The traditional delivery model is breaking under the overwhelming volume of eCommerce orders. To guarantee fulfillment capacity, retailers need to rethink their fulfillment models.
To no one’s surprise, logistics companies are being overwhelmed by the sheer volume of eCommerce delivery right now. UPS restricted shipping on from Gap and Nike orders, and even purportedly told drivers to stop picking up orders entirely from some large brands. This repeats a pattern we saw earlier this year, when multiple delivery providers warned of increasing shipping costs for large retailers. The traditional delivery model is breaking under the overwhelming volume of eCommerce orders.
It’s not the fault of these logistics companies – they’re actually facing serious challenges of demand to increase revenues and efficiency while managing shipper satisfaction and ensuring faster, more accurate delivery times with a shrinking hiring pool for drivers (but I’ll touch on that in another post).
Nonetheless, it’s a problem that delivery companies face, and they’re reacting to it in in three ways:
1. Hire more drivers. This is not a viable solution; temporarily hiking up manpower every time volume goes up is costly, and sometimes impossible to do, thanks to a dearth in delivery drivers.
With the load overwhelming everyone everywhere, the fight, cost and availability of delivery drivers is not what it used to be. Traditional delivery companies also have to deal with competition from VC-backed companies that have deep pockets and can more easily afford demand-driven expansion costs.
2. Increase prices. When delivery companies raise shipping prices, the retailers either have to eat up the extra cost, or let it drip down to the customer in the form of higher delivery prices – just when consumers place a high value on free delivery. Both are bad options, as retailers are already under pressure from Covid-19 and consumers want to pay less for delivery as time passes.
3. Add shipping limits for some shippers, i.e. the approach we’re seeing now from UPS (and probably other logistics companies). What happens when shippers exceed their pre-set delivery quota? Many orders simply won’t be delivered.
Any one of these would be a bad solution that hurts shippers just when delivery has become their lifeline, with online sales reaching historic highs and physical store traffic at an all-time low.
The current imbalance in fulfillment capacity and order volume will have immediate, serious ramifications on their market share. Even when a retailer’s orders get on a truck, the fulfillment experience is still in jeopardy, with 64% of providers reporting that they dealt with more late or failed deliveries than what is typical.
This is a situation that is here to stay, and will only grow more acute over time.
A long-term solution is needed; brands should consider this a clarion call to rethink how they fulfill online orders.
What can retailers do to guarantee eCommerce fulfillment capacity?
Retailers can take one or more approaches:
Turn to alternative fulfillment options. Now is the time to embrace click and collect options. Curbside pickup and BOPIS are the fastest-growing delivery methods, according to a recent PYMNTS.com study. Most curbside implementation as of now has been in grocery; it’s time that other retailers launch or expand their pickup options to manage eCommerce fulfillment costs at scale and provide the convenient options customers expect to see at checkout.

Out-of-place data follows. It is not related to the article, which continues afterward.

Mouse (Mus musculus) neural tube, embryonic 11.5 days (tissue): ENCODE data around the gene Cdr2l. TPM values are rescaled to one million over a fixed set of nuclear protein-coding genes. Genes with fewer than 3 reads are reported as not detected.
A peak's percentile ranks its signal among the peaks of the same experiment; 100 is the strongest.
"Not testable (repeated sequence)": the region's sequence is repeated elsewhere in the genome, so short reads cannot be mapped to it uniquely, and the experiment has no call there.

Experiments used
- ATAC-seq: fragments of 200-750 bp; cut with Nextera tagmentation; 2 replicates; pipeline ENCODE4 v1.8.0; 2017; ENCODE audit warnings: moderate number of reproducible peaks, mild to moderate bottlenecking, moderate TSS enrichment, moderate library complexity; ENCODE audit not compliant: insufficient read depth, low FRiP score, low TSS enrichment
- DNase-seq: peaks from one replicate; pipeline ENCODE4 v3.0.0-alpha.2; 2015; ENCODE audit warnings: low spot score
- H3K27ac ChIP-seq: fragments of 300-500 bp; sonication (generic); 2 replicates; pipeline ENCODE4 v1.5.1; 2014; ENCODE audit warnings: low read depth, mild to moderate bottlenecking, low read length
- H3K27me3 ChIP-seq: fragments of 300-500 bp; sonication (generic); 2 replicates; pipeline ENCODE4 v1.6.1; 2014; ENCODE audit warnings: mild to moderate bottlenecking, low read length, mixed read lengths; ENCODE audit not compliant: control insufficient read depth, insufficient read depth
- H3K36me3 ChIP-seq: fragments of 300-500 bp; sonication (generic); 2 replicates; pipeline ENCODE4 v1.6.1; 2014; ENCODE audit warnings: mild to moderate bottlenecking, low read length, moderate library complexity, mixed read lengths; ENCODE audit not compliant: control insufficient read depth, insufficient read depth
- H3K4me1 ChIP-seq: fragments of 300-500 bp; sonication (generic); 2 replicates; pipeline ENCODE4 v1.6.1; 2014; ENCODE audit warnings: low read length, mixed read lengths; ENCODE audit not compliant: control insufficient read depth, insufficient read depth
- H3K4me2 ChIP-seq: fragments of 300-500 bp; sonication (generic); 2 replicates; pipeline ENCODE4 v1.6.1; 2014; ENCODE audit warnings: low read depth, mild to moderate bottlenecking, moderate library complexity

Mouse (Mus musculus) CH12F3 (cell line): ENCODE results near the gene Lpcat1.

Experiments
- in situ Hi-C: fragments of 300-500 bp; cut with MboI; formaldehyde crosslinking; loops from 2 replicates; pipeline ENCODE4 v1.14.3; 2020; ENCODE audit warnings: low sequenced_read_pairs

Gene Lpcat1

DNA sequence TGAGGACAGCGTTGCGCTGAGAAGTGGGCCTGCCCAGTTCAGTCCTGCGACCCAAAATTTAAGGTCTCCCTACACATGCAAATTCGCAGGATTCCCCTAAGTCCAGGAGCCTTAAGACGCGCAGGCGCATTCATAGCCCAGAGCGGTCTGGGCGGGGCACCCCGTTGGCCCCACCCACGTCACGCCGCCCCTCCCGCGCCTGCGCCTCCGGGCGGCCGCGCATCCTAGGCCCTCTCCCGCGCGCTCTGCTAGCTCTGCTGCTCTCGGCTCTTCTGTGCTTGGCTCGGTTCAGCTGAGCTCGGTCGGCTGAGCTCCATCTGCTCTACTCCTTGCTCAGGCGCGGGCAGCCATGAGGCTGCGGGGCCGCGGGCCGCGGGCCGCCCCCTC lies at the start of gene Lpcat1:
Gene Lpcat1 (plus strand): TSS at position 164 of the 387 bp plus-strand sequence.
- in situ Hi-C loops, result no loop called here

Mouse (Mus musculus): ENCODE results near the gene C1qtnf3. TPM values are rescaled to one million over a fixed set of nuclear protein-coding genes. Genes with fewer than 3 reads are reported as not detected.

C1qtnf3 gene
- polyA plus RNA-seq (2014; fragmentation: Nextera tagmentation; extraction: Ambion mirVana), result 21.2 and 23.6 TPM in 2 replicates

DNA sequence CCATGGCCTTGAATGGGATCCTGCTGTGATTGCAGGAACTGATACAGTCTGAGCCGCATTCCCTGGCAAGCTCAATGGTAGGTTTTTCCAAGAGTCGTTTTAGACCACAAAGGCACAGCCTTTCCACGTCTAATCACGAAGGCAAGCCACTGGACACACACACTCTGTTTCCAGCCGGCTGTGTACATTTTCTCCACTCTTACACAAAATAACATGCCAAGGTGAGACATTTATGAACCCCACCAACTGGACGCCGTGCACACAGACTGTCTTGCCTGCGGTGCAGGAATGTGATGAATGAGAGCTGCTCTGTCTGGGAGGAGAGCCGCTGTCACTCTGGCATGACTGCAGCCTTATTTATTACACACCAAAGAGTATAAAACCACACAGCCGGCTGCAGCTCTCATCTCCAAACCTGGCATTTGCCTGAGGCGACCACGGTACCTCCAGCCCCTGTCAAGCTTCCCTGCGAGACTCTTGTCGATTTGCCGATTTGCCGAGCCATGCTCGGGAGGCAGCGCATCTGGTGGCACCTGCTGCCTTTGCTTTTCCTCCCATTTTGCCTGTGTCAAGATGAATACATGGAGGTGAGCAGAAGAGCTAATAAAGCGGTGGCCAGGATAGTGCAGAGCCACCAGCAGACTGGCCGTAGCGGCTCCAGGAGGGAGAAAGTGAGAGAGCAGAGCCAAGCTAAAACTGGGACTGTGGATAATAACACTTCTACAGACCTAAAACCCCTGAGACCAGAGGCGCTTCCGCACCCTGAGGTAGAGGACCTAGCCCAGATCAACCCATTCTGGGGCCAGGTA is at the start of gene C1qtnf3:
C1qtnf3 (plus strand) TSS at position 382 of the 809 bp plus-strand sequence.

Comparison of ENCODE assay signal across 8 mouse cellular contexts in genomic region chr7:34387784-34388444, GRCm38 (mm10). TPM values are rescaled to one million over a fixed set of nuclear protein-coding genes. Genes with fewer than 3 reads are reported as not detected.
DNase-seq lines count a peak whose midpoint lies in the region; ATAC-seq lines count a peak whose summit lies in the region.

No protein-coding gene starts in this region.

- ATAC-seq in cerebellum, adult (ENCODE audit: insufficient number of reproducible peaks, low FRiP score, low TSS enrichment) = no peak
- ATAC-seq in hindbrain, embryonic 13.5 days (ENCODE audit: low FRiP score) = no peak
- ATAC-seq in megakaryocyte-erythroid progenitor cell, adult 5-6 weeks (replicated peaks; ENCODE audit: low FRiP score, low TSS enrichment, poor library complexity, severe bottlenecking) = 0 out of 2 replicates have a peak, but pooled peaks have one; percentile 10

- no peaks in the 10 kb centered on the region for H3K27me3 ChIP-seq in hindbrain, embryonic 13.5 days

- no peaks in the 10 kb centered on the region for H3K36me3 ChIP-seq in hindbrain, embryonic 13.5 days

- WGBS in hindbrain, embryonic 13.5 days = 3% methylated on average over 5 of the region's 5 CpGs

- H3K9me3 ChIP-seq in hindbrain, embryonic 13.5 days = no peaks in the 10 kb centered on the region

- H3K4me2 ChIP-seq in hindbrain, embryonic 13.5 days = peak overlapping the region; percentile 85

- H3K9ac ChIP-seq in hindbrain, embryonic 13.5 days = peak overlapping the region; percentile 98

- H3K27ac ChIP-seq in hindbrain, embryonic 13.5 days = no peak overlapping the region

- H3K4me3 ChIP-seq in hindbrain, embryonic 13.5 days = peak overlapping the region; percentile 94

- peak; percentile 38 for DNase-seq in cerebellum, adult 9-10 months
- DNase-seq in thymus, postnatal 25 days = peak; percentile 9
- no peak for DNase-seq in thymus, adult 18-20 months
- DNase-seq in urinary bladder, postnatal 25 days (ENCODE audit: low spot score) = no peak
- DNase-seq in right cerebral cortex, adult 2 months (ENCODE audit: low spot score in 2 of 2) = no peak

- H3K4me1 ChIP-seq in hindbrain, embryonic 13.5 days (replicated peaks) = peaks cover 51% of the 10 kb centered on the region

Work with multiple delivery partners. Using a single delivery provider inevitably leaves brands open to capacity issues. Instead, they can turn to a delivery and fulfillment platform that helps you work with multiple delivery partners, flexibly playing with loads according to the peaks and drops in demand.
I strongly recommend platforms that can implement different business models and execute them in real time, as demand fluctuates and retailers need a sophisticated system to deal with the customer experience and manage costs.
Build a hybrid model that can deliver in all places, with complete control over the delivery process. By ‘hybrid’, I mean the ability to use your own employees or even an internal fleet as well as third party fleets. Your fleet can manage a set load of orders, with excess orders being sent automatically to third party fleets. Ideally, the logic behind which orders go to each fleet should be something you can set, based on your business logic (costs, premium delivery options for subscribed customers, etc.) and operational needs such as time-to-deliver and fleet availability.
These solutions can be implemented as part of an omni-channel fulfillment strategy that places the customer at the center. Your customer wants to do pickup? Great, they’ll get their package quickly and save both of you the cost of delivery. They want delivery? Make on-demand delivery available via third party fleets, and incentivize cheaper planned delivery.
The choice of solution must be based on what your customers want, and what will work based on your specific business requirements. Retailers can choose all and any of these options by using a unified delivery and fulfillment platform that can launch and scale multiple fulfillment models fast. Either way, the clock is ticking. Retailers need to adopt demand-driven fulfillment strategies, so they don’t find themselves dropped or priced out of delivery services by logistics providers just when order volume is highest.